Newspaper article St Louis Post-Dispatch (MO)

Fat-Cat Donors Dominate Campaigns . .

Newspaper article St Louis Post-Dispatch (MO)

Fat-Cat Donors Dominate Campaigns . .

Article excerpt

Don't hold your breath, but the U.S. Congress may finally try to do something about our corrupt campaign finance system. Sen. John McCain, R-Ariz., and Russell Feingold, D-Wis., have promised action soon, and some House members have declared September "Ban Soft Money Month." Let's hope they follow through.

The trouble is, left to their own devices, the politicians might make things worse.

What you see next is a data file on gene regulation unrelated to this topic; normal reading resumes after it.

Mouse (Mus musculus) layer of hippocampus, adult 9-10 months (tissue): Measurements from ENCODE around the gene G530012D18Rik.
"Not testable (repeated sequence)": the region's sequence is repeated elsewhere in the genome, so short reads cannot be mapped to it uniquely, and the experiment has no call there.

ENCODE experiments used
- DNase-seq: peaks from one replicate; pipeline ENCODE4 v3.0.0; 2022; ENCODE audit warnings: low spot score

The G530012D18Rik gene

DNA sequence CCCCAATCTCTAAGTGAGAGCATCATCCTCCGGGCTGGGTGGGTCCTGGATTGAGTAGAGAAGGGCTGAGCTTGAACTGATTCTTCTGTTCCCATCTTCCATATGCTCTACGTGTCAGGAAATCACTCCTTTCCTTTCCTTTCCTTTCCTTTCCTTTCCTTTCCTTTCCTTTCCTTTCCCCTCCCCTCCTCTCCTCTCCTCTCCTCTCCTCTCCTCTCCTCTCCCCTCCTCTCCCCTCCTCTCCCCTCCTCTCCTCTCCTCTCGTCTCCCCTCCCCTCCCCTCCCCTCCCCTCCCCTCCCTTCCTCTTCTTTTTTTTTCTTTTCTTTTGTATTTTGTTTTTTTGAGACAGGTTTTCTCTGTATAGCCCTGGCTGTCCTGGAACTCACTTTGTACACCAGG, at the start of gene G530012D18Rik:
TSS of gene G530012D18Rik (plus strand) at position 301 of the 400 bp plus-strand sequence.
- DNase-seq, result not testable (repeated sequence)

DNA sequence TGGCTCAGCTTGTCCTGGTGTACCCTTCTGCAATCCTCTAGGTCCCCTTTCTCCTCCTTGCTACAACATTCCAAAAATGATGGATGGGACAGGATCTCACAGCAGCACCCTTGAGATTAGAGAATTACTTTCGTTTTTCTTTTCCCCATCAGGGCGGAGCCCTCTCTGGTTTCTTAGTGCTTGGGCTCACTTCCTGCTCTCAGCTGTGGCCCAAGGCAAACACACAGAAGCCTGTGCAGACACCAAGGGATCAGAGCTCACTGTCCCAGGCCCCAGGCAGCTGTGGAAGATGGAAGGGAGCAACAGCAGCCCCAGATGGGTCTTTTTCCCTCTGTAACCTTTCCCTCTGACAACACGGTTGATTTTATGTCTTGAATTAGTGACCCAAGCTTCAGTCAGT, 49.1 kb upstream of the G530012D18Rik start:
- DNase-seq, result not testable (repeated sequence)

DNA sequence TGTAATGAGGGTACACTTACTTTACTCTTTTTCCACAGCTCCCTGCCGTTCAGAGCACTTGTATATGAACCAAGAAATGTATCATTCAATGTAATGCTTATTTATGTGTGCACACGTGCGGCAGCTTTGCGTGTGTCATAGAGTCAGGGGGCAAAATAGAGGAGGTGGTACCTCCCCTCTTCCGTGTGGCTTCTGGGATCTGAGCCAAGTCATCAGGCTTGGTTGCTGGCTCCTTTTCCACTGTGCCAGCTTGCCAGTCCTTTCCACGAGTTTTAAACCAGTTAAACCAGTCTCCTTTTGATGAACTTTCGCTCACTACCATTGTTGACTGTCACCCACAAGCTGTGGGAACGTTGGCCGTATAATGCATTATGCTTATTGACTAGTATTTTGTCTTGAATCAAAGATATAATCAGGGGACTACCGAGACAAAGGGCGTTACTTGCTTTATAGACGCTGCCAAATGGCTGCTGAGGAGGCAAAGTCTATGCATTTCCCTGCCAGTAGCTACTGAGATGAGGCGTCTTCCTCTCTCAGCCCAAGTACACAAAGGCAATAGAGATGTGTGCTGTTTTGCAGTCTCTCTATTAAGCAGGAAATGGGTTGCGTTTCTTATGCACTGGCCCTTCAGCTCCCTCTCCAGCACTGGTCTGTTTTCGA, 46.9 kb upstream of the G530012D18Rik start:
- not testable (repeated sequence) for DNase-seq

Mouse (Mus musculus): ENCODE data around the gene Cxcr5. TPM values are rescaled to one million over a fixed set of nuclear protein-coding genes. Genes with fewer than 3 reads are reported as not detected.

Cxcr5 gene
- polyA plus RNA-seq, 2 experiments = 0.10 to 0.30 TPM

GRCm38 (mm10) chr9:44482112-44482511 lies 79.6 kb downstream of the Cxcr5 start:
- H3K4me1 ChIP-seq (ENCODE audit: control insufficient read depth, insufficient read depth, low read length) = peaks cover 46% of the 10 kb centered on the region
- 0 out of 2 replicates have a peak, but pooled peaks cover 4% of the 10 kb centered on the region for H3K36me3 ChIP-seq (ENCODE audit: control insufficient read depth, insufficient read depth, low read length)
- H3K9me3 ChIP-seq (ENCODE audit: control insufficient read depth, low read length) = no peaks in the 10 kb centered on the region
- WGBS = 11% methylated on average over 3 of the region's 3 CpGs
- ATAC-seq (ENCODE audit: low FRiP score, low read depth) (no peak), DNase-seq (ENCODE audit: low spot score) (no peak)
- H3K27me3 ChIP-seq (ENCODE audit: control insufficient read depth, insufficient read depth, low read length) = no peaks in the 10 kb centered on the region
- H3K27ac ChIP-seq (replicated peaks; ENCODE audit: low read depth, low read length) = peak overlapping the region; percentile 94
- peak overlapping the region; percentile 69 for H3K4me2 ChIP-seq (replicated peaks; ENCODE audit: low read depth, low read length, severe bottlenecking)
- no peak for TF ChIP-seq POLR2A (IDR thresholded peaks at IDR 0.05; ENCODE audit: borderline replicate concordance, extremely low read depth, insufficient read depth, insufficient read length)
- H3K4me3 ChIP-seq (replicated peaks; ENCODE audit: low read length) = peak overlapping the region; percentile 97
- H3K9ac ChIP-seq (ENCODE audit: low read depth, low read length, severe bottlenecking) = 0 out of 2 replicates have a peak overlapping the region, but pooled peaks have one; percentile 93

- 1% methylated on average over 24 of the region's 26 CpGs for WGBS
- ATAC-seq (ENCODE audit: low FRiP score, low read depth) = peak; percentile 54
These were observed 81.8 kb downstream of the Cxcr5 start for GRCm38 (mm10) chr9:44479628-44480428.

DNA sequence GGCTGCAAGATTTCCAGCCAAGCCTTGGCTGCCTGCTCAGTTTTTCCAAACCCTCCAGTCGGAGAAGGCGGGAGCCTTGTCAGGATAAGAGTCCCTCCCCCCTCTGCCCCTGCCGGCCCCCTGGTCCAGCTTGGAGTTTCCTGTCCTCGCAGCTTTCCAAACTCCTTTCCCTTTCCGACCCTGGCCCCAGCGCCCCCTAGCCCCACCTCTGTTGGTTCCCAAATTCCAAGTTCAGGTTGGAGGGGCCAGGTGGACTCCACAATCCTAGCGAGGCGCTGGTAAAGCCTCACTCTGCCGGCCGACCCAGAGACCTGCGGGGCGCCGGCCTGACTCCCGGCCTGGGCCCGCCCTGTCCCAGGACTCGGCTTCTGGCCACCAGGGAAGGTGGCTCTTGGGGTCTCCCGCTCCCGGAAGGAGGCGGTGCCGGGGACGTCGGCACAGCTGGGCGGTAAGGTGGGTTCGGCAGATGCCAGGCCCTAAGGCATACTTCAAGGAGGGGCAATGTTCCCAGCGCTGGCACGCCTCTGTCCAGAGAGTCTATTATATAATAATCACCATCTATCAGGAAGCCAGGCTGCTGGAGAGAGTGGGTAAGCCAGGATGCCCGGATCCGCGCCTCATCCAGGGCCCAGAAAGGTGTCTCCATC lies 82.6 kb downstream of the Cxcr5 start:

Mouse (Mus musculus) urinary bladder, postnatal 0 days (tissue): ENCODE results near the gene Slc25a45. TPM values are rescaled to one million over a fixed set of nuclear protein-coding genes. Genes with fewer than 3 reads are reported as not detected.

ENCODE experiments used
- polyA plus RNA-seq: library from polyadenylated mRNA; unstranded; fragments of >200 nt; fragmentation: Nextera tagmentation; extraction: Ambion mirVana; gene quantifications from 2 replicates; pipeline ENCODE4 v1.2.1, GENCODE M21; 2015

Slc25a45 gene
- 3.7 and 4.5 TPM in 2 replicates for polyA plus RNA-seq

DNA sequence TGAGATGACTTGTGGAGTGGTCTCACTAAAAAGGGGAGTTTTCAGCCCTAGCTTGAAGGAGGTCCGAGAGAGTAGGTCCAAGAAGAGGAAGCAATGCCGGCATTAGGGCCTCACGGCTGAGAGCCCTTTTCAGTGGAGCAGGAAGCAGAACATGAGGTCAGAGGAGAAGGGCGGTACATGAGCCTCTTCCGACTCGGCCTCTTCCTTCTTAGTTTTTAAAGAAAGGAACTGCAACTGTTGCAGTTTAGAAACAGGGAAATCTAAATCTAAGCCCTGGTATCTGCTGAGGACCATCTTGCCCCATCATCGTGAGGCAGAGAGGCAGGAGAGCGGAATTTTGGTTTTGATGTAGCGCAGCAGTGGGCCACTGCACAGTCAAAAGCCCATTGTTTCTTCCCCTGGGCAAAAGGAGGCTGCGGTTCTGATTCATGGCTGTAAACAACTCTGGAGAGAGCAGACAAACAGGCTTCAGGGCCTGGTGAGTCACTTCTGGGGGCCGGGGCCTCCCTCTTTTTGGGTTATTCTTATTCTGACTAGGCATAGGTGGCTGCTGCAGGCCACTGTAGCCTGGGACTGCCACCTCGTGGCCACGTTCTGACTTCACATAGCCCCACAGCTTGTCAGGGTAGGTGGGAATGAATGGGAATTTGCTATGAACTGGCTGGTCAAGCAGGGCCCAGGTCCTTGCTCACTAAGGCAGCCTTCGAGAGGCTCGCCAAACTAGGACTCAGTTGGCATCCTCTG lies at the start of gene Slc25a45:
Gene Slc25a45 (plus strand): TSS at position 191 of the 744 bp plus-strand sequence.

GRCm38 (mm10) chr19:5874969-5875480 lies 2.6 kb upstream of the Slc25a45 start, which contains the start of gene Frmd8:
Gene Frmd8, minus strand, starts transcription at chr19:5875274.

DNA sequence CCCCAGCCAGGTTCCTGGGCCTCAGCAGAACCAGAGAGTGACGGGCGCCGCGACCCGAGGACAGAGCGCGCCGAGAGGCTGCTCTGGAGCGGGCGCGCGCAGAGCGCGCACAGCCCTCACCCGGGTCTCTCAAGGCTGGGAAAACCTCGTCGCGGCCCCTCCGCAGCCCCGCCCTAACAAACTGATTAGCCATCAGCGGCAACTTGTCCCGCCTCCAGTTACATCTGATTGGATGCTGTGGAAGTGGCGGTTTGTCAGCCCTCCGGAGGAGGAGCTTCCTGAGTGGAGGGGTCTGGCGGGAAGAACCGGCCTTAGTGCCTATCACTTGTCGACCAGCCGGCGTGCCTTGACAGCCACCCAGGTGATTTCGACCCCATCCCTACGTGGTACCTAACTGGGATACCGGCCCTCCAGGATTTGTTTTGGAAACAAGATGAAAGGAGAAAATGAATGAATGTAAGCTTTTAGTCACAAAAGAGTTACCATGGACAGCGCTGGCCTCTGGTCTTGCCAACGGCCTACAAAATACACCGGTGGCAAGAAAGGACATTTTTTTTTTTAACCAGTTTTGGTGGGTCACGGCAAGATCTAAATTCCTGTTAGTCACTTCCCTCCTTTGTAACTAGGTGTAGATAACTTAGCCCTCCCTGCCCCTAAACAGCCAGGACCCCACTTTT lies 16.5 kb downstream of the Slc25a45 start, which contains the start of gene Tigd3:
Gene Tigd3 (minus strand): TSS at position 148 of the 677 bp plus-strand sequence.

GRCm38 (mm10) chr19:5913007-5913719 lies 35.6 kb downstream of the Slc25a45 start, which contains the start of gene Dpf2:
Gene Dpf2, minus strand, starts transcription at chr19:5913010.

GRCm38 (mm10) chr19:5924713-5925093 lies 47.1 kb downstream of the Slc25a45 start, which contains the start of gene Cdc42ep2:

Our campaign finance problem has been misconstrued as one of ethics rather than democracy. The scandals of the '96 elections have left some to argue that the problem is where the money was raised (Buddhist temples, the White House), or what cash bought (the Lincoln Bedroom, special favors). If this were the problem, simply requiring politicians to make fund-raising calls from the appropriate phone lines would be a quick fix. In reality, while ethics violations are unseemly, they are not the biggest source of our civic malaise. The deeper problem is that a handful of wealthy special interests routinely determine who effectively runs for office, who wins elections and who holds power in America. And these fat-cat power brokers don't have to break the law to do it. Candidates in most U.S. races win because they raise more money than their opponents - 90 percent of the time the better fund raiser prevailed in the 1996 congressional primaries. To raise the big money, politicians espouse positions that attract wealthy donors and raise their cash in large chunks from fat cats, instead of in the amounts ordinary citizens can afford. Average Americans are virtually unrepresented in campaigns because their small contributions are unimportant. Local spaghetti dinners and pancake breakfasts in the district have given way to Washington fat-cat fund-raisers. Missouri candidates raised 58 percent of their contributions from outside their districts in the last election cycle. Similarly, town meetings between constituents and their elected officials have given way to expensive TV sound bites. Political consultants continue to find more ways to spend more big money - on mass-marketing techniques, polling and focus-group-tested slogans - anything but old-fashioned person-to-person campaigning. …

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